- His Indiscernible Involvement in royal appointments
- The king loved Esther more than all the women, and she found favor and kindness with him more than all the virgins, so that he set the royal crown on her head and made her queen instead of Vashti, (2:17).
- His Indiscernible Involvement in obedience
- Esther had not yet made known her kindred or her people, even as Mordecai had commanded her; for Esther did what Mordecai told her as she had done when under his care, (2:20).
- His Indiscernible Involvement in exposing betrayal
- In those days, while Mordecai was sitting at the king’s gate, Bigthan and Teresh, two of the king’s officials from those who guarded the door, became angry and sought to lay hands on King Ahasuerus. 22 But the plot became known to Mordecai and he told Queen Esther, and Esther informed the king in Mordecai’s name, (2:21-22).
How do we respond to His Indiscernible Involvement?
Consider the following note from NIV Study Bible:
“An outstanding feature of this book—one that has given rise to considerable discussion—is the complete absence of any explicit reference to God, worship, prayer, or sacrifice. This “secularity” has produced many detractors who have judged the book to be of little religious value. However, it appears that the author has deliberately refrained from mentioning God or any religious activity as a literary device to heighten the fact that it is God who controls and directs all the seemingly insignificant coincidences that make up the plot and issue in deliverance for the Jews. God’s sovereign rule is assumed at every point, an assumption made all the more effective by the total absence of reference to him. It becomes clear to the careful reader that Israel’s Great King exercises his providential and sovereign control over all the vicissitudes of his beleaguered covenant people.”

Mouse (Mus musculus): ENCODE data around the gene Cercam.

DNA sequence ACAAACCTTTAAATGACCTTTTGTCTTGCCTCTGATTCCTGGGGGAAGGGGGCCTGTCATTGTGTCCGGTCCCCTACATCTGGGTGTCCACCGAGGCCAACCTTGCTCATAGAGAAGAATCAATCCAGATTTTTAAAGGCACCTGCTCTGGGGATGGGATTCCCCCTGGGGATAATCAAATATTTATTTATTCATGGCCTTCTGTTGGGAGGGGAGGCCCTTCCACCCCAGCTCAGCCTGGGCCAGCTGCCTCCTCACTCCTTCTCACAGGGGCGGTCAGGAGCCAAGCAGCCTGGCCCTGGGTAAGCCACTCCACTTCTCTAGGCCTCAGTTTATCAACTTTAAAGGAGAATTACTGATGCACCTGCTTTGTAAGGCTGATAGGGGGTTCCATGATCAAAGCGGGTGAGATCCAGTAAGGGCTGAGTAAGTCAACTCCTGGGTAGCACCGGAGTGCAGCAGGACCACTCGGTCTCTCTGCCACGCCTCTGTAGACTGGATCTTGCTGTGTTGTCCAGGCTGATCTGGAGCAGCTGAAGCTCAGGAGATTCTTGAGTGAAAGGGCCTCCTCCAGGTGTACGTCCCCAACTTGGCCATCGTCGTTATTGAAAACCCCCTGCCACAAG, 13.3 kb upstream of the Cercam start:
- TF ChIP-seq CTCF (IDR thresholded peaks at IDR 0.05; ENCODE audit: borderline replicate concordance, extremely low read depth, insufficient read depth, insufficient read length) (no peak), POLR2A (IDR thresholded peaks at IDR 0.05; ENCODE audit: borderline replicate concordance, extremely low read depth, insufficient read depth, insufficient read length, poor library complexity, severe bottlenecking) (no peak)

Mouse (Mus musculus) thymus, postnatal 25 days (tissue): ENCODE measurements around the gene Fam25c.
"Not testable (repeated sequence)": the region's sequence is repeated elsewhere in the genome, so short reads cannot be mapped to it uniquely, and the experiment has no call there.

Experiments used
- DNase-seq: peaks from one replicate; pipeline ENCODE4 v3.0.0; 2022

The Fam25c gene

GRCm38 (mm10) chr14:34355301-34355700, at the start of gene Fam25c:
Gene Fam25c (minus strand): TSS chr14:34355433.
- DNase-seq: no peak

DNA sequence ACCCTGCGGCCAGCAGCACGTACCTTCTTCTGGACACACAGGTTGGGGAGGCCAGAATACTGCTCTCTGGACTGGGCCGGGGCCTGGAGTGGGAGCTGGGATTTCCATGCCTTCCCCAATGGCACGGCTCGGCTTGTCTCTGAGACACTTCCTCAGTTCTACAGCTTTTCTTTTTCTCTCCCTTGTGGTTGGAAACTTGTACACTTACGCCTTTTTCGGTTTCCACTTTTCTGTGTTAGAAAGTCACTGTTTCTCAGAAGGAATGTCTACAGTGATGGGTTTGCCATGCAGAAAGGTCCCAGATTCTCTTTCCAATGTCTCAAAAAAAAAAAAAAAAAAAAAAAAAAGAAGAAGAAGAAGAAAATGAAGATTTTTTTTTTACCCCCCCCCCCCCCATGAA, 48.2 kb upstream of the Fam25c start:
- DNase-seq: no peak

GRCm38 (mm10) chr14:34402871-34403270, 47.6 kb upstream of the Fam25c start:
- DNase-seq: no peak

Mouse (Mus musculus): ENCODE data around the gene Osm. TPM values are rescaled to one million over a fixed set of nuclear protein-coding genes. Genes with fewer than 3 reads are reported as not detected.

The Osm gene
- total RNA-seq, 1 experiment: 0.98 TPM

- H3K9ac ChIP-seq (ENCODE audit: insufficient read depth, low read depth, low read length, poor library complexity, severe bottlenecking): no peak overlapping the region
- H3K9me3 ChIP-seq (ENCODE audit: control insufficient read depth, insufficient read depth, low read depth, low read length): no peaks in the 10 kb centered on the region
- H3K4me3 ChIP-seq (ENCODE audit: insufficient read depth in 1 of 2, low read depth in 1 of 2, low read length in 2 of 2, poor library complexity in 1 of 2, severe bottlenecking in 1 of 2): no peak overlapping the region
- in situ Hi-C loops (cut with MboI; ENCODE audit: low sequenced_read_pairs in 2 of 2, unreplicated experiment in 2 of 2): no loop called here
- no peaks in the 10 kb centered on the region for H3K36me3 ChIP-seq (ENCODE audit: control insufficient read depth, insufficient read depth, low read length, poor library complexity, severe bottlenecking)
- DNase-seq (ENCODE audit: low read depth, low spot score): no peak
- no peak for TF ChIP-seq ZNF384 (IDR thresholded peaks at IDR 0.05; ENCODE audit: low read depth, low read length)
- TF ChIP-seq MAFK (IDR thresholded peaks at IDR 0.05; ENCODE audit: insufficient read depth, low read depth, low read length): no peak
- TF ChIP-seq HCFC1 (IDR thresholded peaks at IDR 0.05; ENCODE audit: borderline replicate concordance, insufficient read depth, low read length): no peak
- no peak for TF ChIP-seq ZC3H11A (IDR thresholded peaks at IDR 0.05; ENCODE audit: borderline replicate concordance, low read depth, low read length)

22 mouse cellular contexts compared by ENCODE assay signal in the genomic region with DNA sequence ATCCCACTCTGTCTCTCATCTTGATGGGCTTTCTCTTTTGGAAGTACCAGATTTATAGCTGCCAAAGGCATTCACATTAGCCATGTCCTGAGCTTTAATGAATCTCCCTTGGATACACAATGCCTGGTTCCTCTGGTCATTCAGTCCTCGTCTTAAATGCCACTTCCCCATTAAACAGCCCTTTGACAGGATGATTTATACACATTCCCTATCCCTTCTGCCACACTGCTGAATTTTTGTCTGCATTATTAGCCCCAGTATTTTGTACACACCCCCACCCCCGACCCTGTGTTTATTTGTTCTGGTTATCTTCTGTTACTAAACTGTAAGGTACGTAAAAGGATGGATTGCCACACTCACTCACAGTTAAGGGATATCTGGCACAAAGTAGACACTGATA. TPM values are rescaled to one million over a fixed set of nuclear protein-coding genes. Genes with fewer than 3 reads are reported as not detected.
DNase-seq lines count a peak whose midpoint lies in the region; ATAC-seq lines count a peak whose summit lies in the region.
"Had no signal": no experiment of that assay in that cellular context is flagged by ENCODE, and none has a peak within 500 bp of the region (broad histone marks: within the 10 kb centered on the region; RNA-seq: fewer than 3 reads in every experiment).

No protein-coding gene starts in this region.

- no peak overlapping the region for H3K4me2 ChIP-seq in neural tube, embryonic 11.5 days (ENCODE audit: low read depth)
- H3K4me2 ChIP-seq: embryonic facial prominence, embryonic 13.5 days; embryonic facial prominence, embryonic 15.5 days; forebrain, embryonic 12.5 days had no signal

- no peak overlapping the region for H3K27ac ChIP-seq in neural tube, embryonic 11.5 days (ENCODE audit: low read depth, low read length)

So how should we respond? We should come as careful readers, to look for Him in His Word and in this world. Let us tune our hearts to His Truth that we would read the times, always assuming it is God Who controls every seemingly insignificant coincidence to issue in His deliverance.
And perhaps, Esther is just what we all need, especially during the times we now find ourselves. Perhaps Esther is a glaring reminder that just because we cannot clearly discern Him in the narrative does not negate His Presence or interest and activity.
while we look not at the things which are seen, but at the things which are not seen; for the things which are seen are temporal, but the things which are not seen are eternal, (2 Corinthians 4:18).
And because the natural eye does not see clearly, does not refute His sovereign rule. And perhaps because His Involvement is Indiscernible, Esther is His gift to us, for such a time as this.
Today, let’s close with a few verses to remind and strengthen our faith: that while His Involvement may at times by Indiscernible, He is in control and forever rules and reigns.
For the Lord Most High is to be feared,
A great King over all the earth.
3 He subdues peoples under us
And nations under our feet.
4 He chooses our inheritance for us…
7 For God is the King of all the earth;
Sing praises with a skillful psalm.
8 God reigns over the nations,
God sits on His holy throne, (Psalm 47:2-4, 7-8).
The Lord reigns, He is clothed with majesty;
The Lord has clothed and girded Himself with strength;
Indeed, the world is firmly established, it will not be moved.
2 Your throne is established from of old;
You are from everlasting, (Psalm 93:1-2).
How great are His signs
And how mighty are His wonders!
His kingdom is an everlasting kingdom
And His dominion is from generation to generation, (Daniel 4:3).
Let us learn well from Esther’s story. May we choose obedience, that we would walk in these times by faith, trusting our eternal King; convinced that although at times His Involvement may be Indiscernible or seemingly altogether invisible, He is faithful and worthy of all honor and glory forever and ever.
for we walk by faith, not by sight, (2 Corinthian 5:7).
Now to the King eternal, immortal, invisible, the only God, be honor and glory forever and ever. Amen, (1 Timothy 1:17).